CitationDownload as .RIS
Emerald Group Publishing Limited
Copyright © 2008, Emerald Group Publishing Limited
Honoring the life and works of Peter F. Drucker (1909-2005)
Article Type: Call for papers From: Journal of Management History, Volume 14, Issue 3
Edited by: Roberta Ann Cowan and Michael Wood
Relevancy and importance of the topic
Peter Ferdinand Drucker is a man about whom superlatives are easily written. The foremost management thinker of our time, he is widely acknowledged as the father of modern management (Bowman and Wittmer, 2000, p. 13).
Peter Drucker would have celebrated his centenary on November 19, 2009 had he not died November 11, 2005. Born into the educated elite of Vienna, his education was typically German. He studied law in Hamburg and Frankfurt and then moved to London where he worked in international banking. As the World War II progressed he migrated to the USA, settling on the east coast. After 30 years he moved to the west coast and to Claremont Graduate School, California (Wood and Wood, 2005). This was to be his academic home for the remainder of his life.
Drucker reached the age of 88 before the first scholarly symposium on his publications entitled ``The contributions of Peter Drucker to management'' was held (Gazell, 2000). By this stage of his life, he was famous as ``a management guru.'' He had published widely in academic and business journals, in substantial popular periodicals and written numerous books which had been translated and retranslated into many languages (Cowan, 2005). There are accounts of Drucker holding audiences spellbound for long periods (Hlava, 2002) and also of interviews with a crotchety old man (Schwartz and Kelly, 1996). Who was this ''guru?''The Journal of Management History (JMH) seeks to publish a special issue devoted to the life and works of Drucker and his disparate contributions. Prospective contributors may wish to consider (but are not limited to) the following research questions:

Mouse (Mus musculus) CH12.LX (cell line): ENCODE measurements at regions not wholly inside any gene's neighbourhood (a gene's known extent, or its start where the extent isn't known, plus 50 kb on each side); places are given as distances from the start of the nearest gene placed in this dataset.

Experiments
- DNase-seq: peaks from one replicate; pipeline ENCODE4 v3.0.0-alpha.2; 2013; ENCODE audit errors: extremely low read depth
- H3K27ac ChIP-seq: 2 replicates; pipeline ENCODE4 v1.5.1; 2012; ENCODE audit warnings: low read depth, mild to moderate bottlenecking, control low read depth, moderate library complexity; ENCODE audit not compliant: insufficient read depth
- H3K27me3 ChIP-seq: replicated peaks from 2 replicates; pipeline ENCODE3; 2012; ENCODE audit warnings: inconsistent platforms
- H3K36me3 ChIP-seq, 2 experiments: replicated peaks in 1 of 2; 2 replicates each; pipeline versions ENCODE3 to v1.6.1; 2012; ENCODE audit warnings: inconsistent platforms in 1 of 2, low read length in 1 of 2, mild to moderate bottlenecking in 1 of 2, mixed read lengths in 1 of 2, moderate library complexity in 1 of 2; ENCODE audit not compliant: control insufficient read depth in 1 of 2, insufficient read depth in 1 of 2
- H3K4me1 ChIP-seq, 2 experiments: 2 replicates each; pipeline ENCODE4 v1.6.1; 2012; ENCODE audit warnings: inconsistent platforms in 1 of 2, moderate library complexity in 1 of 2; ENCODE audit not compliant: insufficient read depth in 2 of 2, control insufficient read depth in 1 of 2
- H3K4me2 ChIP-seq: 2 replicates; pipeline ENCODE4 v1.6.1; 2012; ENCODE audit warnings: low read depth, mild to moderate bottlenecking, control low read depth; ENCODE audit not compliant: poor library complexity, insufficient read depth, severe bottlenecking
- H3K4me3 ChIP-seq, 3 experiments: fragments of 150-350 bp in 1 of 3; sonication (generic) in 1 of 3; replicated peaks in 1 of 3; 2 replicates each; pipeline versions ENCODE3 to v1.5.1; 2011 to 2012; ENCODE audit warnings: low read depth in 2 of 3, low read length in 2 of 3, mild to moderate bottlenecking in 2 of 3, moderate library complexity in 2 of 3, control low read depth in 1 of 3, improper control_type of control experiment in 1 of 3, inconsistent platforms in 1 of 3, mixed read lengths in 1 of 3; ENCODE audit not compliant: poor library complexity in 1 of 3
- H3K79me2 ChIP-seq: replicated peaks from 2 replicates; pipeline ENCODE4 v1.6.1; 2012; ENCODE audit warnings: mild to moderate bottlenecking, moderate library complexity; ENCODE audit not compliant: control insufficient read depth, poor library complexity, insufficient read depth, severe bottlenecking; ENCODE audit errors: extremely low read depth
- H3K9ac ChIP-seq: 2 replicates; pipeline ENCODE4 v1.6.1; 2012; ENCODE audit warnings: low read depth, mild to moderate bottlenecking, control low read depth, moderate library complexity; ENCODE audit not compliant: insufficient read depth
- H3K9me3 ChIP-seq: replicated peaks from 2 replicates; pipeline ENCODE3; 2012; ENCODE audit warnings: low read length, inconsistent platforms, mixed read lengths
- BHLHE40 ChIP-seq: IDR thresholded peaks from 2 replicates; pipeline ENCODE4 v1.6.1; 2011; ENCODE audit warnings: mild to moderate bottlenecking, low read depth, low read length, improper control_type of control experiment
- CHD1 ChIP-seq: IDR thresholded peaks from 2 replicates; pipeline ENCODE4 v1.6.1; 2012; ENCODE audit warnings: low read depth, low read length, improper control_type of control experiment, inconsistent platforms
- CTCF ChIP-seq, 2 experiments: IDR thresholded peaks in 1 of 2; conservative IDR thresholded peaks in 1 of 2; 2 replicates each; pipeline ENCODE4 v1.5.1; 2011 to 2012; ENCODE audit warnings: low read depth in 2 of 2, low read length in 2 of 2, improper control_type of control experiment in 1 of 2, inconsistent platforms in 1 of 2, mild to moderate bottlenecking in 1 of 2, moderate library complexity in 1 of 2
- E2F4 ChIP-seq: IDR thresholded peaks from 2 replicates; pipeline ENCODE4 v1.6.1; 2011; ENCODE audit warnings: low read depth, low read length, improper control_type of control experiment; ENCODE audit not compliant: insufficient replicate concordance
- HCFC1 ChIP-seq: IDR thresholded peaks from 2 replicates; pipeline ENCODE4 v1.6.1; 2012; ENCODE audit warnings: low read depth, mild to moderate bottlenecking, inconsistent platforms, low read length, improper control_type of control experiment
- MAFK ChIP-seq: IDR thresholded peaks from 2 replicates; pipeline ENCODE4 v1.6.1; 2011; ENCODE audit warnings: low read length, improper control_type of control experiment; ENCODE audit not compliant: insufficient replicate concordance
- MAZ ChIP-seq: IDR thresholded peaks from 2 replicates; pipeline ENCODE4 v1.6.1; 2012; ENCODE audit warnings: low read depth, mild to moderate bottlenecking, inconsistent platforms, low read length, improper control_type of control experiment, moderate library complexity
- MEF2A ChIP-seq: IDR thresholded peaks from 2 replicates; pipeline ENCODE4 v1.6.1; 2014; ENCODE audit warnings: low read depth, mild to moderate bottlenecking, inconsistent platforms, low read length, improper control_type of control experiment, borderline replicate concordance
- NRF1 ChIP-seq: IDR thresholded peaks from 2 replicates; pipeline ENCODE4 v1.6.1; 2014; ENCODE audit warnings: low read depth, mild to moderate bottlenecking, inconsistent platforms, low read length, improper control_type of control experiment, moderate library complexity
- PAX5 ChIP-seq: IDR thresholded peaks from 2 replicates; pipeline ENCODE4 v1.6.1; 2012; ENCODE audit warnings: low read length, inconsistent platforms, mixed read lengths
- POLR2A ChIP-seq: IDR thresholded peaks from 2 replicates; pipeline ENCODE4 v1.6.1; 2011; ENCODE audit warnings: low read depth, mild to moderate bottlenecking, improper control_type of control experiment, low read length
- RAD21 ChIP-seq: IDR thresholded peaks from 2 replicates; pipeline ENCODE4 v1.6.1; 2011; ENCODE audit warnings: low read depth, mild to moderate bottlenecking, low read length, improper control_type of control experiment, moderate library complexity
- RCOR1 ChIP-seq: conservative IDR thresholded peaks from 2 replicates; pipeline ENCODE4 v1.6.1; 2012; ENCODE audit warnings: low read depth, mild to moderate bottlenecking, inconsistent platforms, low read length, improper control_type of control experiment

Has the history of the information industry confirmed Drucker's views expressed in the 1996 interview with Wired magazine?
Is Kanter (1985) correct that ''Drucker is an unsolved puzzle'' or have Hays and Russ-Sellers (2000) understood him completely ''as the homeless generalist?''
If we accept the premise of Drucker that human migration would be all important into at least the first half of the twenty-first century, what have been the effects on organisations in the late twentieth and early twenty-first century and what are the lessons organisations need to learn to survive into 2020 and beyond.
Was there a relationship between Drucker's publications on Japanese art and his publications so popular on Amazon.com?
In summary, our goal in this special issue is to honor Drucker by seeking to better understand the value of his many contributions.
Submissions are due no later than July 1, 2008. Contributors should follow the manuscript requirements and author guidelines provided at: www.emeraldinsight.com/info/journals/jmh/notes.jsp and in the back of each issue of JMH.For inquiries about the special issue, please write to one of the guest editors: Roberta Ann Cowan (firstname.lastname@example.org; r.cowan@ murdoch.edu.au) or Michael C. Wood (email@example.com).
Bowman, J. and Wittmer, D. (2000), ''The unfashionable Drucker: ethical and quality chic'', Journal of Management History, Vol 6, pp. 13-29.
Cowan, R. (2005), ''An Abbreviated Annotated Bibliography Peter F[erdinand] Drucker 1909-'', in Wood, J. and Wood, M. (ed), Peter Drucker: Critical Evaluations in Business and Management. Routledge, London, available at http://espace.lis.curtin.edu.au/archive/00000751/
Gazell, J. (2000), ''Special issue symposium on the contributions of Peter Drucker to management part one'', Journal of Management History, Vol 6, pp. 1-?
Hays, S.W. and Russ-Sellers, R. (2000), ''On the margins of public administration? A quasi-empirical analysis of Peter Drucker's impact'', Journal of Management History, Vol. 6, pp. 65-76.
Hlava, M. (2002), ''The information essentials of Drucker'', Information Outlook, Vol. 6, pp. 40-1.
Kanter, R. (1985), ''Drucker: the unsolved puzzle'', New Management, Vol. 2, pp. 10-3.
Schwartz, P and Kelly, K. (1996), ''A cantankerous interview with Peter Schwartz and Kevin Kelly'', Wired, pp. 116-20, 182, 184.
Wood, J. and Wood, M. (2005), ''Introduction'', in Wood, J. and Wood, M. (ed), Peter Drucker: Critical Evaluations in Business and Management. Routledge, London, available at http://espace.lis.curtin.edu.au/archive/00000750/